Combining distorted guitars, mangled synths and driving beats, the band have caught the attention of UK tastemakers with their raw sound and engaging A/V live shows. We caught up with them to talk studios and the creative process behind Flood, their recent EP for Houndstooth.
When did you start making music?
“Three of us have known each other since secondary school where we were in different rock/punk bands that would play together locally, ripping off various combinations of Deftones, Foals, And So I Watch You From Afar and Metz.
"We bonded over an obsession with guitar pedals and making weird noises. Pedals were definitely our first bits of proper ‘gear’, that’s how we got into any kind of production or sound design stuff and they’re still a big part of our setup.”
Tell us about your studio set-up.
“We were lucky enough to get our own studio space in Bristol last summer which was such a blessing when everywhere else was closed. We’ve basically locked ourselves away in there working on music since we got the keys and it’s been incredible.
“We have a few bits of hardware that we use a lot; a couple of synths (Roland SH-01a, Behringer TD-3), Octatrack and a load of guitar pedals. The Line6 M9 ends up getting a lot of use just because it’s so simple and so immediate, we’ll often just send some samples through that and jam with it until we’ve got a hook. Other than that it’s all very plugin heavy; a fun Max/MSP euclidean sequencer and Devil-Loc get a lot of action.”
What DAW do you use?
“We write, produce and record in Ableton Live as we’ve found it the best tool for being able to cross over the worlds of live instrumentation with electronic and programmed elements.
“Once we’ve got a finished track we move over to Pro Tools for mixdown, to separate this stage of the process and commit to stems."
What one piece of gear in your studio could you not do without, and why?
“Boring answer is a laptop. Other than that, the Roland SH101A has been integral for us.”
What was your last purchase?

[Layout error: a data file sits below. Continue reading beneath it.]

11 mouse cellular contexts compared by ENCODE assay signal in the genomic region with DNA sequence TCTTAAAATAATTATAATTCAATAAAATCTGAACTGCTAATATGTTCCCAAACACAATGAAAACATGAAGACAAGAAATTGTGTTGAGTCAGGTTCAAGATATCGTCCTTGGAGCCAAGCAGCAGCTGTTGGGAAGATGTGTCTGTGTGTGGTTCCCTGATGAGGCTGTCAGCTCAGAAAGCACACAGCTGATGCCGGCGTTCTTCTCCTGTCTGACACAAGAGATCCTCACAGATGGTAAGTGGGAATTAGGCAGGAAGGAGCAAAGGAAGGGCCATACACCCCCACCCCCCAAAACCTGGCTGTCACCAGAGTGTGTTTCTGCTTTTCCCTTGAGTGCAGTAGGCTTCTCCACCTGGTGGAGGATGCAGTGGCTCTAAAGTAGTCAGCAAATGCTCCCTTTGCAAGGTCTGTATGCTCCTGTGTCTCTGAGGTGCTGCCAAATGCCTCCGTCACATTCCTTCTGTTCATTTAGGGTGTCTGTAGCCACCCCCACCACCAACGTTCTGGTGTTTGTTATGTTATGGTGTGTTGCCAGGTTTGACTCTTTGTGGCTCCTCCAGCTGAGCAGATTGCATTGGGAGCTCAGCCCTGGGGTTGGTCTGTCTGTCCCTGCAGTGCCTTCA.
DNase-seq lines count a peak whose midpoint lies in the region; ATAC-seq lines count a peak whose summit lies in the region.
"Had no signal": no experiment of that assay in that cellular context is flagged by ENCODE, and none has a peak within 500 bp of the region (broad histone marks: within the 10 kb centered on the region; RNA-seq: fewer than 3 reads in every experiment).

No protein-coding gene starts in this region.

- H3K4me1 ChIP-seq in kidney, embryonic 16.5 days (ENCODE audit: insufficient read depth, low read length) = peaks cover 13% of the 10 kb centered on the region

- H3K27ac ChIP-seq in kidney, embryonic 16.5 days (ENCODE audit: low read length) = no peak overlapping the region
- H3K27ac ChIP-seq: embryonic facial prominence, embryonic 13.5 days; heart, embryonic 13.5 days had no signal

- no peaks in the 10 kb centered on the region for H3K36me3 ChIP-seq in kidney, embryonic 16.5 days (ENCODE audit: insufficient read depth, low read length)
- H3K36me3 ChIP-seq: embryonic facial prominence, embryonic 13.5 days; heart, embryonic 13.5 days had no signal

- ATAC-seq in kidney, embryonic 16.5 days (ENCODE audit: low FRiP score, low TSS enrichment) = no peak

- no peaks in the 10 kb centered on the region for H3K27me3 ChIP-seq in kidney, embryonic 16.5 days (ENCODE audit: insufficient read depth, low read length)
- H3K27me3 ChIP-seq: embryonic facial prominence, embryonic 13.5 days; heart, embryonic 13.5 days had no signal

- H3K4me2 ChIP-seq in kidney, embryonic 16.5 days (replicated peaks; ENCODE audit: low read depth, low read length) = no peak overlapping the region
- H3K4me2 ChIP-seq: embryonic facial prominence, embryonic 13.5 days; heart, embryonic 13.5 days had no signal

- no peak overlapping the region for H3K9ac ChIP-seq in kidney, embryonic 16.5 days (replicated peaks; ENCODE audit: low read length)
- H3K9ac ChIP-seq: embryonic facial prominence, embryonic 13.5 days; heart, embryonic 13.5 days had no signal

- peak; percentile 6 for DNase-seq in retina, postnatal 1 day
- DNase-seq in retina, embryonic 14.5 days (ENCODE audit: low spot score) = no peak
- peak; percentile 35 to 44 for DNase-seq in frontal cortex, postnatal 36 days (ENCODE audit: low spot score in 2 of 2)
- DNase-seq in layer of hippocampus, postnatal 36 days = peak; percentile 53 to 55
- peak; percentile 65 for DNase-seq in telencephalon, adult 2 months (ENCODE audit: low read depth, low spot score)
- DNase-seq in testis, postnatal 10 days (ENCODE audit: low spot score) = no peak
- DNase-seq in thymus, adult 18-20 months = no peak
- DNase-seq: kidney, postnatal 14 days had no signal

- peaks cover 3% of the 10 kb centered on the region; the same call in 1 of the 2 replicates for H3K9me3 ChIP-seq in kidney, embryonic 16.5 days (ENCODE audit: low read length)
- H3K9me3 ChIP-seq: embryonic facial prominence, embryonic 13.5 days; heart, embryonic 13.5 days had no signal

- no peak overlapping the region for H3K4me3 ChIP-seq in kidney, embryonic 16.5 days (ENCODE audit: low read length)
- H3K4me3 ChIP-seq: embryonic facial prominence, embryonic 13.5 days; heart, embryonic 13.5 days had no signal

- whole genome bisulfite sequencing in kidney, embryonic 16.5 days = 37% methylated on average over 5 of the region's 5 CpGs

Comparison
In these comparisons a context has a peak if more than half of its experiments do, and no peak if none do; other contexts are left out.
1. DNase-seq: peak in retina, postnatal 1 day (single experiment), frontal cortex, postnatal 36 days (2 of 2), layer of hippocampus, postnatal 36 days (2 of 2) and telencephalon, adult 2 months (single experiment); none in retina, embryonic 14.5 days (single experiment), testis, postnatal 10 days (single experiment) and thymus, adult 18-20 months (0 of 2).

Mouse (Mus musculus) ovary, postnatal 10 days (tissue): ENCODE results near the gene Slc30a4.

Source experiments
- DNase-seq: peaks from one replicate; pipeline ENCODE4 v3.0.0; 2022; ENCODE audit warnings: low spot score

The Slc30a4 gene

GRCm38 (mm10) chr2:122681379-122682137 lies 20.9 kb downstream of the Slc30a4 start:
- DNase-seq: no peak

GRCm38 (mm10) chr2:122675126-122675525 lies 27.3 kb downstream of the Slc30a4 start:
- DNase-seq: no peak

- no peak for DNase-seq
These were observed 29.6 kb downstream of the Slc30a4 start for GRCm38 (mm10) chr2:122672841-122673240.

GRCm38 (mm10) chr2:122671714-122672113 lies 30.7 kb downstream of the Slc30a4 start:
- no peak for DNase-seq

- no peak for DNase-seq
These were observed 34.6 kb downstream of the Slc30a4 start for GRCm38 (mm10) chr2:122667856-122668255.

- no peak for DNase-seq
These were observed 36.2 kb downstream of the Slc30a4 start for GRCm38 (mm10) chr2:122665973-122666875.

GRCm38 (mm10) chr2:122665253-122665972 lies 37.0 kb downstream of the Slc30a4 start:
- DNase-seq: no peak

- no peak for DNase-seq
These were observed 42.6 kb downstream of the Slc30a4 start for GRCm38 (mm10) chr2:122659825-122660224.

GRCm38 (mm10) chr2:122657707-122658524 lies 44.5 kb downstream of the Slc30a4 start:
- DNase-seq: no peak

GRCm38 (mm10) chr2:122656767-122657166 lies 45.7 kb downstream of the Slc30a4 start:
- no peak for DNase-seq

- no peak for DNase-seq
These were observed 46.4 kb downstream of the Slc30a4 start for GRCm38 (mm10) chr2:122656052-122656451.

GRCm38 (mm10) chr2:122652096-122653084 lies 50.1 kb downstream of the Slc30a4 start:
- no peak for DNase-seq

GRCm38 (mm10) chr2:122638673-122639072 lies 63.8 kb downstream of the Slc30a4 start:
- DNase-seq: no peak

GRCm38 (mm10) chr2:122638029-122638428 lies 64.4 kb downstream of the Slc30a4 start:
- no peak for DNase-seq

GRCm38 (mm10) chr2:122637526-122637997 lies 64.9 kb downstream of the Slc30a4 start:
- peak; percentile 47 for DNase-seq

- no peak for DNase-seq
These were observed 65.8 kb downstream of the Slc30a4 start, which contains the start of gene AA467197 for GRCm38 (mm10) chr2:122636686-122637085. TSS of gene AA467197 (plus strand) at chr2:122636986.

"Loving the X-MOD on the MonoPoly and the interface on the Hydrasynth is like nothing I’ve ever used before, the controls are laid out so uniquely.
“The latest plugin we bought is Michael Bauer Motion which is a circular auto panner, great for making sounds swim around your head.”
What dream bit of gear would you love?
“We’d love a Waterphone – an instrument used for horror movie soundtracks, it’s made of a shallow resonating bowl with thin metal rods of different lengths sticking up all around the rim, when you strike or bow the rods they resonate and create these horrible but beautiful screeches.
“For now we’ve had to make do with smacking the skip outside our studio for similar sounds.”
When approaching a new track or project, where do you start?
“One technique that’s been quite fruitful is setting up a chain of pedals with no real thought of what it’s going to sound like, then sending something through it (synth, samples, microphone, mixer etc) and just recording a 30-40 minute jam.”
What are you currently working on?
“The combination of getting a studio space and having no distractions (pub or touring) has meant we’ve been writing more than ever. We’re also working on a project re-imagining our new EP Flood that we’re very excited about.”
Trust your instincts
“Trust your instincts and record everything. Often the first time you do something or the first idea you have is the best. That could be the first idea you come up with for a riff, the first take you do, the first time you use a new synth. For that reason we always record everything, you never know what you’ll end up capturing.
"We’ll often use stems from demos in final tracks just because we already got what we needed the first time round and there’s no reason to go back and try and copy or recreate what you’ve already done. We also find it much more fun working like this, you can be more carefree and just enjoy making noise, worry about the details later.”
Distortion or compression after reverb
“I once heard someone describe this as the sound of cramming a cathedral into a shoebox and while I’m not too sure how that works it does kind of make sense. Essentially use a reverb so add some space and scale to a sound and then absolutely smash it with a distortion or compressor and it really brings up the tail.
“Coming from the background of playing guitar and building pedalboards, you come across hundreds of articles and videos from guys playing the same blues riff a thousand times telling you to put distortion before reverb, so it’s quite liberating working with plugins where there’s a much greater ‘anything goes’ attitude.”
Use your phone
“People don’t make the most of how powerful and handy their phone is. We use them for field recordings, free tacky music making apps and, our favourite, skipping through random YouTube videos; car crashes, fights, arguing, birds... whatever, jam with the pedals as you go, cut out the good bits and you’ve got your own samples!”